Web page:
Not sure what campus your daughter is at. At many large campuses (Alabama, Arizona come to mind and I know there are many others) there is a publication which lists, among other things, the typical costs for each chapter. The Arizona publication is called "The Bond". I saw the one for Alabama and was impressed.
I would love to see something like this at every school. It's kinda hush-hush on my daughter's campus. They were shown a sheet during rush, but were not allowed to keep a copy of it or even study it for a long time. We talked after every round and she couldn't remember a single figure on that sheet on the day she was shown it. One of the houses did take to asking questions about father's occupation, whether or not the student had a car on campus, and if so, what type. I'm guessing that was to weed out girls that they thought couldn't afford their dues.

The fees at this school run way above national average. My daughter's bill for first semester (not living in the house) is just a tiny bit shy of $2000. Others are over $2500. They must eat meals at the house, but cannot change the campus meal plan they've bought that's required when living in the dorms. We're in serious "Is it worth it?" discussions right now. If she really liked the house, rather than just a handful of girls in her pledge class, I think we wouldn't be questioning it so much.
Reply With Quote
  #8  
Old 10-02-2017, 01:44 PM
carnation carnation is offline
Super Moderator
 
Join Date: Aug 2000
Location: Georgia
Posts: 11,096
Is this an SEC school?
__________________
"Yo ho, yo ho, over the raging seas we go! Yo ho ho ho, wherever the four winds blow!
HEY!!!"
Reply With Quote
  #9  
Old 10-02-2017, 01:55 PM
Sciencewoman's Avatar
Sciencewoman Sciencewoman is online now
GreekChat Member
 
Join Date: May 2007
Location: Michigan
Posts: 3,759
I think there are a lot of people asking the "is it worth it?" question. College is expensive, student loans are a burden, and your question is one I'm hearing more often.

In my experience, it is absolutely worth it. But you have to be in it for a while before you feel and understand the true worth.
__________________
Gamma Phi Beta
Reply With Quote
  #10  
Old 10-02-2017, 01:59 PM
DGTess's Avatar
DGTess DGTess is offline
GreekChat Member
 
Join Date: Oct 2007
Location: Alexandria, VA
Posts: 905
Send a message via Yahoo to DGTess
Quote:
Originally Posted by AZTheta View Post
Bear in mind those actives are exhausted and sleep deprived, just for starters.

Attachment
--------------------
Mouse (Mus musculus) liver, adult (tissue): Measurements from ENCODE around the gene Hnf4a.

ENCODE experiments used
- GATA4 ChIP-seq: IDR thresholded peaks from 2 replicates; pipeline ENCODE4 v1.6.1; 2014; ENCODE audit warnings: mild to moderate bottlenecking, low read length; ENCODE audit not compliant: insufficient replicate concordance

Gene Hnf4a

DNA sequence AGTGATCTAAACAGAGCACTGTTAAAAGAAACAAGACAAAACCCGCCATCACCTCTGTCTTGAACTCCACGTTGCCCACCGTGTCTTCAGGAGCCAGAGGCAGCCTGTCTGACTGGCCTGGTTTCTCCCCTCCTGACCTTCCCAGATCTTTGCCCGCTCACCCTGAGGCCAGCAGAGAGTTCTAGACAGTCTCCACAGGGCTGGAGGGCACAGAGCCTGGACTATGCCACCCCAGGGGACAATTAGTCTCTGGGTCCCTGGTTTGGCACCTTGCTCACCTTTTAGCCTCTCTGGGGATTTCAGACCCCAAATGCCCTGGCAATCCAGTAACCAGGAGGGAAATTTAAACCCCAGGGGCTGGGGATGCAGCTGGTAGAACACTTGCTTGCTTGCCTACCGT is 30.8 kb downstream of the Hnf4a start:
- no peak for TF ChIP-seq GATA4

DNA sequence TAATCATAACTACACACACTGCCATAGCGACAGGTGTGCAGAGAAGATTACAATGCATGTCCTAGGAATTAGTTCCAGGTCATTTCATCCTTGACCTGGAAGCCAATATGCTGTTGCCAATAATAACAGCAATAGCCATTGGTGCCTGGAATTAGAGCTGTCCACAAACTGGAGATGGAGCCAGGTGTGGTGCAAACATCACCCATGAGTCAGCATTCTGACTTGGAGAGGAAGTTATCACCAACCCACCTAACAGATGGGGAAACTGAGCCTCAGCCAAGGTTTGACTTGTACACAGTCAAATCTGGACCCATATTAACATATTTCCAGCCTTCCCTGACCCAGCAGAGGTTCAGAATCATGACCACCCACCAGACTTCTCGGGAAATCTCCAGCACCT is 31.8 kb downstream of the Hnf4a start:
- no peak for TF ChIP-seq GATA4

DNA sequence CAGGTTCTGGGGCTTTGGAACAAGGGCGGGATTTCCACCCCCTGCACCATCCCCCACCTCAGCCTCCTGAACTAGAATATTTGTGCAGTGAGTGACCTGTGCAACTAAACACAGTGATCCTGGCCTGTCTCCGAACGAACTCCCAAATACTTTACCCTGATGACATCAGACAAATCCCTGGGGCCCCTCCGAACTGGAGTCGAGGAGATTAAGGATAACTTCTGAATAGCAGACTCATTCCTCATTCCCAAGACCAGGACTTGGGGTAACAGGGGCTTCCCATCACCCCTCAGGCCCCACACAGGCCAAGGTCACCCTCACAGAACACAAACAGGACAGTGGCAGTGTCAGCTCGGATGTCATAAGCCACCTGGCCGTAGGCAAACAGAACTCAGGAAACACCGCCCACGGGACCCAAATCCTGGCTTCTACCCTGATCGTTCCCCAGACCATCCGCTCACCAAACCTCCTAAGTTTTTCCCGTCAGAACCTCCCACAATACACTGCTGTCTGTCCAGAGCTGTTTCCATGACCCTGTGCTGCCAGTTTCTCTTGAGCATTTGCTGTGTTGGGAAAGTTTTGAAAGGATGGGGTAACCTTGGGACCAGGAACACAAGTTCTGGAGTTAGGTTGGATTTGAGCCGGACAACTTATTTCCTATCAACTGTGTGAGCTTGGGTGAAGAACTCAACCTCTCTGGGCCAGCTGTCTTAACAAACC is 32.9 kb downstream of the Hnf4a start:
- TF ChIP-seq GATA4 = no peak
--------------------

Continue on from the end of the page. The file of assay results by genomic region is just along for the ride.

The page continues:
Hmmmmmmm.....

I thought that was considered hazing.
__________________
When seconds count, the police are only minutes away.
Laws alone can not secure freedom of expression; in order that every man present his views without penalty there must be spirit of tolerance in the entire population.-Einstein
Reply With Quote
  #11  
Old 10-02-2017, 02:58 PM
PearlGirl13 PearlGirl13 is offline
GreekChat Member
 
Join Date: Jul 2013
Posts: 72
Quote:
Originally Posted by DGTess View Post
Hmmmmmmm.....

I thought that was considered hazing.
What she means is that the actives aren't getting enough sleep - up early to get ready, a full day of parties followed by member selection, practice for the next round, dinner, socializing with their sisters (add a dash of Netflix and social media surfing but not posting) and finally to bed only to do it all again the following day.

What she does not mean is that someone is depriving or forbidding these women from going to bed. That would be hazing.
Reply With Quote
  #12  
Old 10-02-2017, 03:04 PM
AZTheta's Avatar
AZTheta AZTheta is offline
GreekChat Member
 
Join Date: Aug 2009
Location: 17 39' 3.312'' S 149 25' 33.7512'' W
Posts: 4,914
^^^ thanks!
__________________

Basically my main piece of advice is: if you are lucky enough to get a bid to ANY chapter, that is your golden ticket and you should take it and run with it.
-robinseggblue
Reply With Quote
  #13  
Old 10-02-2017, 03:46 PM
IndianaSigKap's Avatar
IndianaSigKap IndianaSigKap is offline
GreekChat Member
 
Join Date: Jan 2011
Location: Sweet Home Indiana
Posts: 1,933
NerdyGreek, I am truly sad that your daughter hasn't found "her people" yet in her chapter.

I attended college on a campus that did not use RFM until the possibly 2008 or so and it was not good prior to that. My grand(little)daughter in my chapter decided to be a recruitment counselor one year because all of our recruitment workshops were held at the same time as another one of her campus groups rehearsed. She called me (even though she wasn't supposed to) beside herself because two of her PMNs had gone to two preference at chapters who notoriously over invited women to preference. These chapters would only take 35 women pledge classes but yet our school allowed them to invite 350 women to reference. In both of these cases, she did not see either PNM fitting into those chapters and had a sinking feeling she would miss our Bid Night because she would be consoling those crushed PNMs. And she was right. She ended up spending most of the night consoling not only those two but two more women who did not match at pref because they were too far down on both chapters' bid lists. This was commonplace at my campus prior to RFM. After RFM, those women have chapters who really wanted them in their chapter and not just wanted them there to fill up a room to look more popular. With RFM, those two women would have been made quota additions to one of the two chapters they attended. I know you may not see a whole lot of upside with RFM right now, but I lived it and I can tell you RMF works. There is no guarantee that your daughter would have bonded with any of the other chapters better than the one she joined. Strong recruiting groups have a way of making every PNM feel special.